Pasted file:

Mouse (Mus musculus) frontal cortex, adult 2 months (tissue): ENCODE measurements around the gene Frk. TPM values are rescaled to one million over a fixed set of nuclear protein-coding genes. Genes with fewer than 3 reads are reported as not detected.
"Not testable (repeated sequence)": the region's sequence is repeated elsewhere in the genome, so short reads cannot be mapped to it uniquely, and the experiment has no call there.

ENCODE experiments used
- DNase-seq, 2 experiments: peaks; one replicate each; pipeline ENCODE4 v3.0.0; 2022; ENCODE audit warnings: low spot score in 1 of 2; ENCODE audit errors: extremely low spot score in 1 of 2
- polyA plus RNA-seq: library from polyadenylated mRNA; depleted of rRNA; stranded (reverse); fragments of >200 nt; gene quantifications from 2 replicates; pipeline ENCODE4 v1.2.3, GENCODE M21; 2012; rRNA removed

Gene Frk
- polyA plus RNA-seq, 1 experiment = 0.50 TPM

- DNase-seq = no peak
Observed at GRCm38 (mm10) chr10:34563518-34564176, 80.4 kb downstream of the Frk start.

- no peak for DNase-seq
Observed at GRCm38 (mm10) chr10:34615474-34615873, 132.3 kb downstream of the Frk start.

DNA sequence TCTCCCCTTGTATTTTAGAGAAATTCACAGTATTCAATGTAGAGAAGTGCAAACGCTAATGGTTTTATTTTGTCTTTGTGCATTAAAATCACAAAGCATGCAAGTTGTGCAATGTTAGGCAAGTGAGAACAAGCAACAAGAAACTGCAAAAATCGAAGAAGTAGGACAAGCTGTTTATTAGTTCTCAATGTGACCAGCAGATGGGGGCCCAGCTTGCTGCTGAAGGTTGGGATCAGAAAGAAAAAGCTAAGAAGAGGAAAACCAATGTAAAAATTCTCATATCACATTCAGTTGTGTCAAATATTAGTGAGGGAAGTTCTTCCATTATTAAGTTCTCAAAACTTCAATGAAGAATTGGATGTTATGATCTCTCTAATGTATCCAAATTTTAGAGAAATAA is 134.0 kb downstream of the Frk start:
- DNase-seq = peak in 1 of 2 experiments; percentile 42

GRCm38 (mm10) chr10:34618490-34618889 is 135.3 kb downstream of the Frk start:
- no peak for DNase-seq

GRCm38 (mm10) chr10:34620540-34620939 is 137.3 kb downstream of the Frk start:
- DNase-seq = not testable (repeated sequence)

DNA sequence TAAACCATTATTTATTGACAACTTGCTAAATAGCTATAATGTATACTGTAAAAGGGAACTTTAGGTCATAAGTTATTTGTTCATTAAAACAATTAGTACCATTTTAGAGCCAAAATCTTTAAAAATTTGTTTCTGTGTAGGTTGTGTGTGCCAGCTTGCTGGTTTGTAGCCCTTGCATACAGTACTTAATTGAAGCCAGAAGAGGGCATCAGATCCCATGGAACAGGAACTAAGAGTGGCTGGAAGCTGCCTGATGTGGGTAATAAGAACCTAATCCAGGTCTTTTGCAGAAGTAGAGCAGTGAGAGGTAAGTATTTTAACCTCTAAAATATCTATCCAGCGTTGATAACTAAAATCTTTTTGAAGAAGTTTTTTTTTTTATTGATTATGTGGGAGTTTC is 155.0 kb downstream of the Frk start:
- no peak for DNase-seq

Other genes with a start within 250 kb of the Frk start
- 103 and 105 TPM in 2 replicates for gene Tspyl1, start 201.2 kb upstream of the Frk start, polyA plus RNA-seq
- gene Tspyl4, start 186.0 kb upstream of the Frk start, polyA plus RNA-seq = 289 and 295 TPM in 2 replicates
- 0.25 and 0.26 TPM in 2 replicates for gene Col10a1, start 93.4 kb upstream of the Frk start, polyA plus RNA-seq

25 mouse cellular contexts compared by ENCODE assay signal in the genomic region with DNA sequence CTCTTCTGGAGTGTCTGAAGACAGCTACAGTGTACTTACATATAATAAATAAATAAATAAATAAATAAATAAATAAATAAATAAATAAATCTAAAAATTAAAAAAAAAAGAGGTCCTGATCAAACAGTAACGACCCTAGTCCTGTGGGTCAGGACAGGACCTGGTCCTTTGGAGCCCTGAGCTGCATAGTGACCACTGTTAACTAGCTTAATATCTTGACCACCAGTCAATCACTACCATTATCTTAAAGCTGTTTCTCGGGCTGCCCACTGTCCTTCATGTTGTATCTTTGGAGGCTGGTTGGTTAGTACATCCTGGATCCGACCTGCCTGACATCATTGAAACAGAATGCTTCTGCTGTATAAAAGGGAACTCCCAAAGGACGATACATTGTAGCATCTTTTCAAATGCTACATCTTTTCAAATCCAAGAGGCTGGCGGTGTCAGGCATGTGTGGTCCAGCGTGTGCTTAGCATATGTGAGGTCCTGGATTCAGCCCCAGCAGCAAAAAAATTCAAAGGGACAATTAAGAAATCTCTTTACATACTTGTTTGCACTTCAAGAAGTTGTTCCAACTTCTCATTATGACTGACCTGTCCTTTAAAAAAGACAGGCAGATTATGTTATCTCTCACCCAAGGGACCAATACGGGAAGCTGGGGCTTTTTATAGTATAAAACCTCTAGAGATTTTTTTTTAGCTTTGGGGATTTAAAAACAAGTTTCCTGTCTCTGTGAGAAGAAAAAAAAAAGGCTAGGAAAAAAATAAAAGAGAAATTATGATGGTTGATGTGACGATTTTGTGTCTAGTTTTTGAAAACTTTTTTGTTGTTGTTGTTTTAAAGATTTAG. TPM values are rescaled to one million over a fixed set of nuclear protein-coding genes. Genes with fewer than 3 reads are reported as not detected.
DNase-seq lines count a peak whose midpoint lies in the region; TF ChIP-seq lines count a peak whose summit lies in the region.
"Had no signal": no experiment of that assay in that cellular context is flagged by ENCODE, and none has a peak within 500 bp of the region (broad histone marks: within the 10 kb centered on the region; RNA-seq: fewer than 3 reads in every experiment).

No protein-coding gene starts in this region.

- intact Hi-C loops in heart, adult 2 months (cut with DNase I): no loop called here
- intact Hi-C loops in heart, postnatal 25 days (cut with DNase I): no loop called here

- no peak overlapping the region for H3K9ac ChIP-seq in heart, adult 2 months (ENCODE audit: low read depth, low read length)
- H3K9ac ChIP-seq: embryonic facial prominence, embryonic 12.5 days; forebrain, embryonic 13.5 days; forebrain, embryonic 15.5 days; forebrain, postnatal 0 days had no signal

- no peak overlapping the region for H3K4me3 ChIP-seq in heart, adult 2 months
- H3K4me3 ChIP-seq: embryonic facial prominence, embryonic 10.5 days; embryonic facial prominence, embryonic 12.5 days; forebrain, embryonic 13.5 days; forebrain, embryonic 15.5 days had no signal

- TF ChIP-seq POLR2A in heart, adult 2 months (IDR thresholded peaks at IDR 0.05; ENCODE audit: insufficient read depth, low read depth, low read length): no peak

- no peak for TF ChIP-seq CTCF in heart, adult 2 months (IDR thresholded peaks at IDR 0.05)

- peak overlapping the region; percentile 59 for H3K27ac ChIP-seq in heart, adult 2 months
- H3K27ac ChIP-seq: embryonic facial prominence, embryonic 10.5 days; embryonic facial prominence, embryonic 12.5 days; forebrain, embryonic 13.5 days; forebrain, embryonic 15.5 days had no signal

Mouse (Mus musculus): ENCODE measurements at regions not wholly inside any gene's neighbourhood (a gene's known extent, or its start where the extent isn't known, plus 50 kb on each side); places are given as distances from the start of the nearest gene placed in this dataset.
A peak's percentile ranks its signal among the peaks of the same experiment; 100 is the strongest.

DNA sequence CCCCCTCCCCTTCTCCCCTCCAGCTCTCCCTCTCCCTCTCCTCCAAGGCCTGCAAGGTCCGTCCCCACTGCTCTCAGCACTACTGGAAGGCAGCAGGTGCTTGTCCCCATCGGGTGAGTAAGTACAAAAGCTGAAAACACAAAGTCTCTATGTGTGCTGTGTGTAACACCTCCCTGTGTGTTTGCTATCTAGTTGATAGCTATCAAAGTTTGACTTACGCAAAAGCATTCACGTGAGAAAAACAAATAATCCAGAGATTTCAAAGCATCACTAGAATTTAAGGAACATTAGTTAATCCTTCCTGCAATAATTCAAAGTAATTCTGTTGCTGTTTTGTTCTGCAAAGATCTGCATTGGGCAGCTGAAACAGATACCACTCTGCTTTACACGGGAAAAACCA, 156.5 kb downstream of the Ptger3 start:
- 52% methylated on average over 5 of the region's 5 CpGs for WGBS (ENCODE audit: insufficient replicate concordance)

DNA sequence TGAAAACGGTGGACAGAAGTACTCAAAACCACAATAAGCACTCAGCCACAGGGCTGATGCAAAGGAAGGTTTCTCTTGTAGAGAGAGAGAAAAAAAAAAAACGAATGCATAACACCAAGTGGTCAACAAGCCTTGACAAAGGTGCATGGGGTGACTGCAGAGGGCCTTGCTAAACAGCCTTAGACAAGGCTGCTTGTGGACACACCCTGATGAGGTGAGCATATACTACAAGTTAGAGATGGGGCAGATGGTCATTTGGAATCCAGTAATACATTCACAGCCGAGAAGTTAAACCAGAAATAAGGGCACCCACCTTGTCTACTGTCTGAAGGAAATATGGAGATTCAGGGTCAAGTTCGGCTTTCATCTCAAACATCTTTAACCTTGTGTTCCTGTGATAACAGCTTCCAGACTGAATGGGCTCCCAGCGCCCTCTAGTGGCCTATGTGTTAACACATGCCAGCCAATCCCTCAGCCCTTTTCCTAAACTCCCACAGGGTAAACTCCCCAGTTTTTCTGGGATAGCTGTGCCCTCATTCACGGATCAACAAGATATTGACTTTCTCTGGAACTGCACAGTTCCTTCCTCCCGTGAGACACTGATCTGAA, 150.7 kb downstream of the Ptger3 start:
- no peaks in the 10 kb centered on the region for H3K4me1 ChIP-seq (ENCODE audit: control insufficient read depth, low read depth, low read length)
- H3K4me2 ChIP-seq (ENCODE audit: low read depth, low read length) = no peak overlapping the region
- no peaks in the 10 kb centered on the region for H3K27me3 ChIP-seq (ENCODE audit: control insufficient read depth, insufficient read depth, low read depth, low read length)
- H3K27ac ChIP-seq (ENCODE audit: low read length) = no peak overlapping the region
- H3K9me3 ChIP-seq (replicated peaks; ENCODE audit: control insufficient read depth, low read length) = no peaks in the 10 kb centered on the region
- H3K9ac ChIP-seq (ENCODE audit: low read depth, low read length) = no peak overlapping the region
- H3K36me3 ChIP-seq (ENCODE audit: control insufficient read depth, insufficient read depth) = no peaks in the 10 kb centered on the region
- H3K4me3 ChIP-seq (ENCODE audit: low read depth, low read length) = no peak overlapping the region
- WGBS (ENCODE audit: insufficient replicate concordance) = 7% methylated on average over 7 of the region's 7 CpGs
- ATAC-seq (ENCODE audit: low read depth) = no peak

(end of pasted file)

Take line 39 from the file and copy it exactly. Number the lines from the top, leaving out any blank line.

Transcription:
A peak's percentile ranks its signal among the peaks of the same experiment; 100 is the strongest.